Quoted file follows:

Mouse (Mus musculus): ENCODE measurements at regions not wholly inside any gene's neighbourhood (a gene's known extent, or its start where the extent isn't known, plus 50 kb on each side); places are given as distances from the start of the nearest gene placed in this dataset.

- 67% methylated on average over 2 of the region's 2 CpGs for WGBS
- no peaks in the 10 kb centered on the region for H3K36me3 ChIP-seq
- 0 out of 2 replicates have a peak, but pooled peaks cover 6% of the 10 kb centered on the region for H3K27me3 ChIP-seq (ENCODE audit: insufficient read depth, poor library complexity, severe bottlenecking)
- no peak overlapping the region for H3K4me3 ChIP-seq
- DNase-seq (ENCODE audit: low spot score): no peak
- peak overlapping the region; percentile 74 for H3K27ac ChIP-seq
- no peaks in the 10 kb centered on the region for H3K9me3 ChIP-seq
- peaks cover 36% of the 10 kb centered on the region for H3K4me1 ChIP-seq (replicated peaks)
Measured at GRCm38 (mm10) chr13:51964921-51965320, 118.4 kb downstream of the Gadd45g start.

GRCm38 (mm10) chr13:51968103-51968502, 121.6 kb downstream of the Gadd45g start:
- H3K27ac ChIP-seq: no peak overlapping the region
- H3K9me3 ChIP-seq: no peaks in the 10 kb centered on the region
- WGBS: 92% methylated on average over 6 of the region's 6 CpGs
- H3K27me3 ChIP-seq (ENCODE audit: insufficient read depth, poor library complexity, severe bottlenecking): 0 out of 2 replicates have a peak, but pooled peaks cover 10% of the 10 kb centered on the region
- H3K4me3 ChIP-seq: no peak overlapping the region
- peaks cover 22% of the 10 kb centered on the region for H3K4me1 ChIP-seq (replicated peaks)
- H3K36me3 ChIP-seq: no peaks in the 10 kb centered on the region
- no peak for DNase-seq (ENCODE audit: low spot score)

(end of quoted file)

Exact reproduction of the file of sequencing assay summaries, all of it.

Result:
Mouse (Mus musculus): ENCODE measurements at regions not wholly inside any gene's neighbourhood (a gene's known extent, or its start where the extent isn't known, plus 50 kb on each side); places are given as distances from the start of the nearest gene placed in this dataset.

- 67% methylated on average over 2 of the region's 2 CpGs for WGBS
- no peaks in the 10 kb centered on the region for H3K36me3 ChIP-seq
- 0 out of 2 replicates have a peak, but pooled peaks cover 6% of the 10 kb centered on the region for H3K27me3 ChIP-seq (ENCODE audit: insufficient read depth, poor library complexity, severe bottlenecking)
- no peak overlapping the region for H3K4me3 ChIP-seq
- DNase-seq (ENCODE audit: low spot score): no peak
- peak overlapping the region; percentile 74 for H3K27ac ChIP-seq
- no peaks in the 10 kb centered on the region for H3K9me3 ChIP-seq
- peaks cover 36% of the 10 kb centered on the region for H3K4me1 ChIP-seq (replicated peaks)
Measured at GRCm38 (mm10) chr13:51964921-51965320, 118.4 kb downstream of the Gadd45g start.

GRCm38 (mm10) chr13:51968103-51968502, 121.6 kb downstream of the Gadd45g start:
- H3K27ac ChIP-seq: no peak overlapping the region
- H3K9me3 ChIP-seq: no peaks in the 10 kb centered on the region
- WGBS: 92% methylated on average over 6 of the region's 6 CpGs
- H3K27me3 ChIP-seq (ENCODE audit: insufficient read depth, poor library complexity, severe bottlenecking): 0 out of 2 replicates have a peak, but pooled peaks cover 10% of the 10 kb centered on the region
- H3K4me3 ChIP-seq: no peak overlapping the region
- peaks cover 22% of the 10 kb centered on the region for H3K4me1 ChIP-seq (replicated peaks)
- H3K36me3 ChIP-seq: no peaks in the 10 kb centered on the region
- no peak for DNase-seq (ENCODE audit: low spot score)